Recommended books

A lot of people reach out to ask about good books on the Viking Age and Old Norse mythology. Scroll down to find some of the books that I recommend.

Books about the Viking Age

The Viking World by Stefan Brink and Neil Price (eds.). This book is an all-inclusive tome of knowledge about the Viking Age. It has short, but dry, academic-style texts about pretty much every subject concerning the Viking Age. The articles in the book are written by scholars who are experts on their particular subject, and the entire anthology has been edited by Stefan Brink and Neil Price.

The Vikings by Else Roesdahl is a good, general presentation of knowledge on the Viking Age written in an accessible language. Roesdahl presents most themes related to understanding the Viking Age, providing an easily digestible introduction to the period based in scholarship.

The Vikings and Their Age by Angus A. Somerville and R. Andrew McDonald provides a solid introduction to the Viking Age with basic information about a multitude of topics. The information is presented well and in a manner that is accessible to newcomers. This is also a good introduction to source criticism in context of Viking Age studies.

The Viking Age: A Time of Many Faces by Caroline Ahlström Arcini is a refreshing, different approach to learning about the Viking Age. Arcini introduces us to the “average” Scandinavian in the Viking Age, to disability, the proliferation of diseases, immigration from other parts of Europe, and health. This book is a fascinating read.

Women in the Viking Age by Judith Jesch is a classic in research on the Viking Age. By compiling evidence in a cross-disciplinary approach, Jesch gives us a deep dive into the lives of women in the period. While the female sex accounts for roughly 50% of any population, the sources to the Viking Age—and therefore quite often also scholarly representations of it—are generally focused on men and male activities. Jesch’s study on women in the Viking Age gives us another perspective that is much needed.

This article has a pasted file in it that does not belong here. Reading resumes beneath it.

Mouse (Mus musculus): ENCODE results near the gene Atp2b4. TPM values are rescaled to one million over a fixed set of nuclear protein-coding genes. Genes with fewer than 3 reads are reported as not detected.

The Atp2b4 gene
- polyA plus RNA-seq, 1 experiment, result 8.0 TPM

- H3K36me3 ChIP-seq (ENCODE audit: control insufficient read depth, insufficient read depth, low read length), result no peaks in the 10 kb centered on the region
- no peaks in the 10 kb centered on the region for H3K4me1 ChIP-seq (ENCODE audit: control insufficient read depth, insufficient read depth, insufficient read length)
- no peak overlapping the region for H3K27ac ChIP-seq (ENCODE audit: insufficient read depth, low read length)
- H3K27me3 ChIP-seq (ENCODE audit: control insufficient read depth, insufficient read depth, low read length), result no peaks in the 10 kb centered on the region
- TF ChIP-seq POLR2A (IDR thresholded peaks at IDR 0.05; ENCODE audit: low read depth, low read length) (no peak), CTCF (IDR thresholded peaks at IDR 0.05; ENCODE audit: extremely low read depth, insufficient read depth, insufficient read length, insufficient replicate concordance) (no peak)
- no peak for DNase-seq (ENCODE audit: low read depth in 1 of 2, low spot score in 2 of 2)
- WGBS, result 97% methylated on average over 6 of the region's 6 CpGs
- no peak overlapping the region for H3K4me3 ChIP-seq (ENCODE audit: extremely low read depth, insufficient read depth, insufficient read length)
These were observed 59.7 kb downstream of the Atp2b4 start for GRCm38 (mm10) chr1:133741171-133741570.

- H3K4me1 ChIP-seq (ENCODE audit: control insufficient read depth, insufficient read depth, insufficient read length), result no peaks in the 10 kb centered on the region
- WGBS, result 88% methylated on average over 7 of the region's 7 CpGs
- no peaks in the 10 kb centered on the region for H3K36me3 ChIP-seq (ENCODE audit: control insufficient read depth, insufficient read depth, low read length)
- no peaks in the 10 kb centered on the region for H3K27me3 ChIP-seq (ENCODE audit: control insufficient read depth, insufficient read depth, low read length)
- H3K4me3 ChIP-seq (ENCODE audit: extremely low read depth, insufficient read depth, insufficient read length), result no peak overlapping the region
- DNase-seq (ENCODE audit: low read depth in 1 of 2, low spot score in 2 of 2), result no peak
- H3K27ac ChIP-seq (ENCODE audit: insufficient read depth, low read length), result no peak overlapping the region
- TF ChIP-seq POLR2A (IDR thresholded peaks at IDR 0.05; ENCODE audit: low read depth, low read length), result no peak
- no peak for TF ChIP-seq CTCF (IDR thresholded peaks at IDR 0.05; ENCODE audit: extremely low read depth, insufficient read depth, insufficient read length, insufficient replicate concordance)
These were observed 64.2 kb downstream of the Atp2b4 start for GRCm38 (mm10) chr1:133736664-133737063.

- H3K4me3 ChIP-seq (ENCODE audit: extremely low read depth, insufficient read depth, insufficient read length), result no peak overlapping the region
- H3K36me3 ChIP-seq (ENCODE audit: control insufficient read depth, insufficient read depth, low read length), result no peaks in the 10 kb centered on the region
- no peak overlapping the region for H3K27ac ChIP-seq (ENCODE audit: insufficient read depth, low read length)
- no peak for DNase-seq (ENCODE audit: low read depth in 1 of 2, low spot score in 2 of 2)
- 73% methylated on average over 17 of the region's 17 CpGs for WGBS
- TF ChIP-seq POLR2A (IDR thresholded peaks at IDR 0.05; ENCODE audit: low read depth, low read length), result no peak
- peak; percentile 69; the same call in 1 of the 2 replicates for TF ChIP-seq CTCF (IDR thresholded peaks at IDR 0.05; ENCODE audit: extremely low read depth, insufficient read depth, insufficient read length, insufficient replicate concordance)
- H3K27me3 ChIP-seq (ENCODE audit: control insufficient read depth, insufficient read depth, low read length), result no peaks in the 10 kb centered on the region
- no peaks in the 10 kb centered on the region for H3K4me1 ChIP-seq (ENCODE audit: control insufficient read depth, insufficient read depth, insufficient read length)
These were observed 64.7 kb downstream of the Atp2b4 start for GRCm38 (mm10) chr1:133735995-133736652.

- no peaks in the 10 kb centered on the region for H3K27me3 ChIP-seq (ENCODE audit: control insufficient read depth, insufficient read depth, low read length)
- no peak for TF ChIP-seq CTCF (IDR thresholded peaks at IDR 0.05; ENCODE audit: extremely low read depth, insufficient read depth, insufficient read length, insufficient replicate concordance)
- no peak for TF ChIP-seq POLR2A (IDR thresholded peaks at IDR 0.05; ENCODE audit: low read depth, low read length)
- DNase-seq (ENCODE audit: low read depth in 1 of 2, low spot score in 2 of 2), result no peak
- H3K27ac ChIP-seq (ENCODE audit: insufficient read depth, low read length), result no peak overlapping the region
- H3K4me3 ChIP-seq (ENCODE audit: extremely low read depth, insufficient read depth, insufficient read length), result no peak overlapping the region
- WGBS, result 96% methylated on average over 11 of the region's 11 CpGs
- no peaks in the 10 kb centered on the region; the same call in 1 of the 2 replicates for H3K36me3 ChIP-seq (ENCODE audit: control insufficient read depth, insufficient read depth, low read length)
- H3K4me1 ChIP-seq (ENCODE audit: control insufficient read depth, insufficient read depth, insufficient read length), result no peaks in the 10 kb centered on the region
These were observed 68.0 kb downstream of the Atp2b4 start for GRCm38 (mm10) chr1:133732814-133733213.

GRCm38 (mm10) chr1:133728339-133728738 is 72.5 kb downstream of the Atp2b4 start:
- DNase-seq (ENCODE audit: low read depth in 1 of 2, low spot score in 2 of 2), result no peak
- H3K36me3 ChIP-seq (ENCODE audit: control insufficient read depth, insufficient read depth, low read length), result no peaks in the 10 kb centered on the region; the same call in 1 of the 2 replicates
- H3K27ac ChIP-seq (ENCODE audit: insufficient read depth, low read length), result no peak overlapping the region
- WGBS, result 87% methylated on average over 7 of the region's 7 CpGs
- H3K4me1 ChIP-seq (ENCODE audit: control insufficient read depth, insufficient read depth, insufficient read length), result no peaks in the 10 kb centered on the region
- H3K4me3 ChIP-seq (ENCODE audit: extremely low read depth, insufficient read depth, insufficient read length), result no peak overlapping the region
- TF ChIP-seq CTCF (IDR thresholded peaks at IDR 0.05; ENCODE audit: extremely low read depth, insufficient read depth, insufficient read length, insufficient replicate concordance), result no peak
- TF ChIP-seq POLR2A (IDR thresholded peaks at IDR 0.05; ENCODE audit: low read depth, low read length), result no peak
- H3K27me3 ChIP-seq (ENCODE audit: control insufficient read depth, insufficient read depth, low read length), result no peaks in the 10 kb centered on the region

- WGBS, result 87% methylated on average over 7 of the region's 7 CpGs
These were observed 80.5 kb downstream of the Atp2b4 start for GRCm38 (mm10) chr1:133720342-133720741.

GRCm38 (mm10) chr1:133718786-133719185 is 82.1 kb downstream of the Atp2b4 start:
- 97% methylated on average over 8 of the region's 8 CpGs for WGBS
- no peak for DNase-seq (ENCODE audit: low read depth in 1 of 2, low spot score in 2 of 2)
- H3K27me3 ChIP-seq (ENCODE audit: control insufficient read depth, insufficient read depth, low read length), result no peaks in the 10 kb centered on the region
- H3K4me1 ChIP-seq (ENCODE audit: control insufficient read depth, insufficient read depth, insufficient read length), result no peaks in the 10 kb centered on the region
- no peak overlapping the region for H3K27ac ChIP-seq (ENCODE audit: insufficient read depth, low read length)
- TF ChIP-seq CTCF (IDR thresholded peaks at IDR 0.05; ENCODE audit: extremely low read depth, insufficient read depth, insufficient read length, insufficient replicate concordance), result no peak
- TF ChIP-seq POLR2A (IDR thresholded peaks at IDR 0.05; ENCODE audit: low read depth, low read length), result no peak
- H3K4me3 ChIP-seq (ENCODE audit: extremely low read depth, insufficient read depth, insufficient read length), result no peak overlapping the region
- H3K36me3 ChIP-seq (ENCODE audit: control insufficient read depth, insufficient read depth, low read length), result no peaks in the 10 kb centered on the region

Edda. Snorri Sturluson translated by Anthony Faulkes is the best translation of a primary source to Old Norse mythology. Edda, written by Snorri Sturluson in 1220 is the most comprehensive prose account of Old Norse mythology. Snorri was a Christian and he had received some level of formal education, but he was not as such a man of the church. His purpose with writing down Old Norse mythology was to make it accessible to the poets of his time, who still used tropes based in the old beliefs. Anthony Faulkes manages to convey the meaning and writing style of the text as close as possible to its source in his translation.

The Poetic Edda translated by Carolyne Larrington is the superior translation of the Eddic poems that Snorri Sturluson and other authors in the 1200s used for their prose renditions of Old Norse mythology. Some of the poems are probably from the late pagan era in Iceland and Norway, conveyed orally through generations until they were written down by unknown scribes. The Eddic poems can be difficult to access even in translation, because they are so far removed from our modern reality, but Larrington does a better job than most other translators in making their content accessible to us.